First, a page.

Server deployment

Server is an all-in-one container that manages tunnels and forwarding configuration, client connections and performs the actual tunnelling.

To start using self-hosted Webhook Relay tunnelling server, follow this guide. Tunnelling server is called Transponder.

Transponder image can be found at

Image name:webhookrelay/transponder:latest


  • HTTP/HTTPS tunnels

  • Custom subdomains, domains

  • WebSocket support

  • TLS pass-through tunnels

  • Dashboard UI

  • Webhook Forwarding

Technical Requirements

Since the server can be routing from hundreds of webhooks to millions of webhooks per minute, it's important to choose a correct size for the server.

Minimal requirements:

  • 1 CPU

  • 128 MB RAM

  • 1GB Disk space


  • 4 CPU

  • 6 GB RAM

  • 1GB disk space

Getting a license

To get a license key for self-hosted Webhook Relay version (Transponder) please email Proof-of-Concept trial licenses are available free of charge.

Installation options


Cloud agnostic examples

Various examples for deployment are available here:

Using Docker-Compose

This is an example from

First, clone repository:

git clone
cd webhook-forwarding


  1. Create a new file .env

  2. Copy & paste contents of .env.example file to .env and change the details such as admin username, password API key (key has to remain UUID format) and secret.

TLS Options

Option 1: No TLS (when your own firewall/load balancer does HTTPS termination)

If you don't need TLS in Transponder:

  • Ensure that environment variables CERT_PATH, CERT_KEY_PATH and MANAGED_DOMAINS aren't set. Either remove them from the .env file or edit the docker-compose.yaml to unset them.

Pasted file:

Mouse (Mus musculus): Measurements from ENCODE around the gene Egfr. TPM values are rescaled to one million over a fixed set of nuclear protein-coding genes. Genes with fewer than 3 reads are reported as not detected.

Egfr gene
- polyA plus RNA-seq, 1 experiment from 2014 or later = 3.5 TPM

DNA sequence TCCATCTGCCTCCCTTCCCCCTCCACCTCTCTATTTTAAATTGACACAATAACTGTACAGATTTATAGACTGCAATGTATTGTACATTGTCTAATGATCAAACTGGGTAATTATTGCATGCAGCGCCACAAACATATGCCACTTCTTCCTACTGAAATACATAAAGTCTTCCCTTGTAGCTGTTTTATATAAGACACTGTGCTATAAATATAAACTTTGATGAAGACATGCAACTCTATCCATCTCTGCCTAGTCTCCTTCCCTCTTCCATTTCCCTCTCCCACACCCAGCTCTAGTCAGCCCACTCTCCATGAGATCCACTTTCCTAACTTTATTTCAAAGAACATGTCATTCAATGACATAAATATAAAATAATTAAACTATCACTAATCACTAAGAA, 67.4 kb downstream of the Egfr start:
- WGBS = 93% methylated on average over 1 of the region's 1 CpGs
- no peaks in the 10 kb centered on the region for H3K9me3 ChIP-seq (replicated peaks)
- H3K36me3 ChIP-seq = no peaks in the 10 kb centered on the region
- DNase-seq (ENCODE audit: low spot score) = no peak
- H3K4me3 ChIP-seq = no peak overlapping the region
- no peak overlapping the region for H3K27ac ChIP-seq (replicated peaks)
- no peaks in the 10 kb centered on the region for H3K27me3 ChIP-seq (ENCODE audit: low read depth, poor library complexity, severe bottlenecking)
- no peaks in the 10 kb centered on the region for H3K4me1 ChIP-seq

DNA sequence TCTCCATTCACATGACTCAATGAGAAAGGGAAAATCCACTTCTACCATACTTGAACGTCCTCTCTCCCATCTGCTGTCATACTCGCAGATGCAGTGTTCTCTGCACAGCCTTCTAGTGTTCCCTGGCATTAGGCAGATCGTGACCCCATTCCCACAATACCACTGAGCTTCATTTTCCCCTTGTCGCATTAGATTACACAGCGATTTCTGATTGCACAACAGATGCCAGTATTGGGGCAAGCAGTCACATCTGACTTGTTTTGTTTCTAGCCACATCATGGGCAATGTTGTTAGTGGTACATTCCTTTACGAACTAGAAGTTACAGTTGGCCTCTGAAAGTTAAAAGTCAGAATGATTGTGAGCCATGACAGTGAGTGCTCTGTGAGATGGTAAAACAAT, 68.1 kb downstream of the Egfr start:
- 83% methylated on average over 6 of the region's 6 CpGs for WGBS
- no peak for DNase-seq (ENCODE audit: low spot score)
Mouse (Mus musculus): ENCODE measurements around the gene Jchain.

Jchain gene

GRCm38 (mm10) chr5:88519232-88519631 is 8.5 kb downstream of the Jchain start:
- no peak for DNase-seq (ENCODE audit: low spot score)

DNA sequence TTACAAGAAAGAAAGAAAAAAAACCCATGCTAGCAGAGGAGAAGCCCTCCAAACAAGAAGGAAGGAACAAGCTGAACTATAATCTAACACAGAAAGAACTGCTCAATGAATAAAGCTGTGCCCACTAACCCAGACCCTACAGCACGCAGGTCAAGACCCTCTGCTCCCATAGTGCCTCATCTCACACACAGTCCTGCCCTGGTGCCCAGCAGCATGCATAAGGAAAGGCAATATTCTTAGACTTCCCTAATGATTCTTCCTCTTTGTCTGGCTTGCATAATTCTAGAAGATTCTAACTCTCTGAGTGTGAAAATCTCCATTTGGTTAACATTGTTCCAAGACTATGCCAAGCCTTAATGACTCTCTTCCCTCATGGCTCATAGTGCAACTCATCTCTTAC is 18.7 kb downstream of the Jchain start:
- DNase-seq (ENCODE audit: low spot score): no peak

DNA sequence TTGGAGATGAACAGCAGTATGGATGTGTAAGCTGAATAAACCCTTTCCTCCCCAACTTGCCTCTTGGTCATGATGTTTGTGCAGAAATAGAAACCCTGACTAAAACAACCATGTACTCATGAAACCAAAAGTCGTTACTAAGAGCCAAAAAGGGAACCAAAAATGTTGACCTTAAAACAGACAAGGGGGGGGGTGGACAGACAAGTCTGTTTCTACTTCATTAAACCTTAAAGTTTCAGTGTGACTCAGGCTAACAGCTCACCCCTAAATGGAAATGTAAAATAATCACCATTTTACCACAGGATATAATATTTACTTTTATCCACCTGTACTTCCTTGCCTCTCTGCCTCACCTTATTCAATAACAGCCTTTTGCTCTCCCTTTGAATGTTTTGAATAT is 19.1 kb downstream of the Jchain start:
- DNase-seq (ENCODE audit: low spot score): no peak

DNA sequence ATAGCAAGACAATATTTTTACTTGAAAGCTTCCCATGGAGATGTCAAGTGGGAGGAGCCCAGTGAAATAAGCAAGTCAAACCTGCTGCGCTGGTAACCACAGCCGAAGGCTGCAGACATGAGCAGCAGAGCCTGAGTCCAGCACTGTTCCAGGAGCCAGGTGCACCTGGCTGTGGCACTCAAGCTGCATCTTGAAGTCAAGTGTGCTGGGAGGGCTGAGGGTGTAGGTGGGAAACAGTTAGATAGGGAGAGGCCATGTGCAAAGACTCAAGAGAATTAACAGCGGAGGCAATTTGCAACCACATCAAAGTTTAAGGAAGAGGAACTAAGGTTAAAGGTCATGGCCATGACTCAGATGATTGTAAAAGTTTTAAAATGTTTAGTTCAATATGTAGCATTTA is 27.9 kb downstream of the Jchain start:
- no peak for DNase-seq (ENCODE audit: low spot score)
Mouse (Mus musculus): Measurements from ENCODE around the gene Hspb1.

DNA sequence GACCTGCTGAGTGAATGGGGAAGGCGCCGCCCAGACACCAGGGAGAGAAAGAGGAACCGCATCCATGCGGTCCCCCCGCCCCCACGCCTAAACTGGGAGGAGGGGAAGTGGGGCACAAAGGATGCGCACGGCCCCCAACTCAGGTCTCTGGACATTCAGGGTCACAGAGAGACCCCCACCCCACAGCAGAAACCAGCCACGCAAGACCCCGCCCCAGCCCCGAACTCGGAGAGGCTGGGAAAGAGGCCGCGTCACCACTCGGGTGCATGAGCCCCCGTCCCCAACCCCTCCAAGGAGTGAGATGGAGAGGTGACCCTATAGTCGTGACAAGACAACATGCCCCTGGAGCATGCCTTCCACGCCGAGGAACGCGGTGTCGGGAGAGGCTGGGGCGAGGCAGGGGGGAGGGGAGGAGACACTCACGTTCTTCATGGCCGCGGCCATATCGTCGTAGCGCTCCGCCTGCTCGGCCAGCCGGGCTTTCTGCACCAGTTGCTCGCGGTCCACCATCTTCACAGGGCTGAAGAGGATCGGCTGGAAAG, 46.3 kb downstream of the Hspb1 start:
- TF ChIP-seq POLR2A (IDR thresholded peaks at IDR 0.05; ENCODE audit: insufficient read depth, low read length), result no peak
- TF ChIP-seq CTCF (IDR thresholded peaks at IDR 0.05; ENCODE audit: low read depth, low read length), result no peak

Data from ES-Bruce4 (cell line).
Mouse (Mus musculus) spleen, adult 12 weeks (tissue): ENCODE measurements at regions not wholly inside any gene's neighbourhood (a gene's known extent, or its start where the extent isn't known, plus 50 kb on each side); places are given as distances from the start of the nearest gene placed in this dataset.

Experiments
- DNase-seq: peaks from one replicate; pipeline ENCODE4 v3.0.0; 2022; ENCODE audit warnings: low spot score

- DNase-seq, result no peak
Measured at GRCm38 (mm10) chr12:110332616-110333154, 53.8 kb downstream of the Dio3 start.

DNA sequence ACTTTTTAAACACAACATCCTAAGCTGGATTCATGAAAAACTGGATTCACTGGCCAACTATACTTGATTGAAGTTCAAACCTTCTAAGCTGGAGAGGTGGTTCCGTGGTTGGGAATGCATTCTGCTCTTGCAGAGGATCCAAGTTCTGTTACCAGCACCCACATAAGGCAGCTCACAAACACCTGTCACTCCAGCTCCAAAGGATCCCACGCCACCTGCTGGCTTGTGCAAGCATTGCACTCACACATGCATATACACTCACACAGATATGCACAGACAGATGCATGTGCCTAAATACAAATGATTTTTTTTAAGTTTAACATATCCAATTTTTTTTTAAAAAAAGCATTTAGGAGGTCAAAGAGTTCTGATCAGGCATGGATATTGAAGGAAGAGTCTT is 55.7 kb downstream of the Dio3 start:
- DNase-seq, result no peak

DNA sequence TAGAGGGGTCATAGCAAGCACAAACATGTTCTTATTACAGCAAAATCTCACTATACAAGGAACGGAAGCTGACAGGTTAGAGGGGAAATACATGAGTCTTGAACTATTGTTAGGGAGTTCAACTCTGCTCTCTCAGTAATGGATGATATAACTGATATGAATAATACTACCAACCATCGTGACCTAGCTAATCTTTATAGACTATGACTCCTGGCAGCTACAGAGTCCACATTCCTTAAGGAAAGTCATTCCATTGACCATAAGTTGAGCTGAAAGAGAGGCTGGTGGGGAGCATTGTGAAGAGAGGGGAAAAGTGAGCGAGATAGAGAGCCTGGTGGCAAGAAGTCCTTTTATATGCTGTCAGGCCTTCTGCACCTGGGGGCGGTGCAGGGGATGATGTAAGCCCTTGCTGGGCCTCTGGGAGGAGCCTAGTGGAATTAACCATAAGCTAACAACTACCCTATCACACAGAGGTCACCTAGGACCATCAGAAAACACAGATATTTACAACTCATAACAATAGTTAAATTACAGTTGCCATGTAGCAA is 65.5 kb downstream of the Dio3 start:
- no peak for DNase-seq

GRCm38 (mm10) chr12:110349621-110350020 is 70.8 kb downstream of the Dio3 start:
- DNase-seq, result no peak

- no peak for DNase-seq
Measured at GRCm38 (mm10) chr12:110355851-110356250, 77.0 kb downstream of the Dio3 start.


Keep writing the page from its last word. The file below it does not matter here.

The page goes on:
• Update healthcheck section in the docker-compose.yaml to use http:// instead of https://

  • Set RELAY_REQUIRE_TLS=false in the agent to disable TLS for GRPC connections.

Alternatively, if you do need encryption for the agent and you are doing TLS termination in front of the Transponder, you can use --ws flag when running forward command:

relay forward --ws -b my-bucket

Option 2: TLS Configuration

For TLS configuration you can choose between self-signed certificates and the ones provided by Let's Encrypt.

For production instance, set CA_URL= in your .env file. Although it's recommended to first try out your setup with staging CA so you don't hit Let's Encrypt rate limits.

Option 3: Let's Encrypt certificates (TLS-ALPN challenge)

TLS-ALPN challenge is nice to use with webhook forwarding because you don't need a wildcard cert and this method doesn't require 3rd credentials from a DNS provider. Transponder uses this method by default, so just set this environment variable:

Your server must be reachable from the Internet (by Let's Encrypt server).

Option 4: Using DNS challenge

It is recommended to use DNS challenge when you need a wildcard cert or your server is not reachable from the public Internet. Transponder supports Cloudflare as a DNS challenge provider. To use it instead of the TLS-ALPN challenge, set these additional variables:


This will ensure that during boot, Transponder will retrieve certificates for your server.

Option 5: Self-signed certificates

Get your certificates and place them into certs/ directory next to this docker-compose.yaml file. Then, set these environment variables in the .env file:


Starting the server

To start the server:

docker-compose up -d

You can view server logs here:

docker-compose logs

Accessing admin dashboard

By default, admin dashboard can be accessed on port 9300 (https://your-server-domain:9300).

Last updated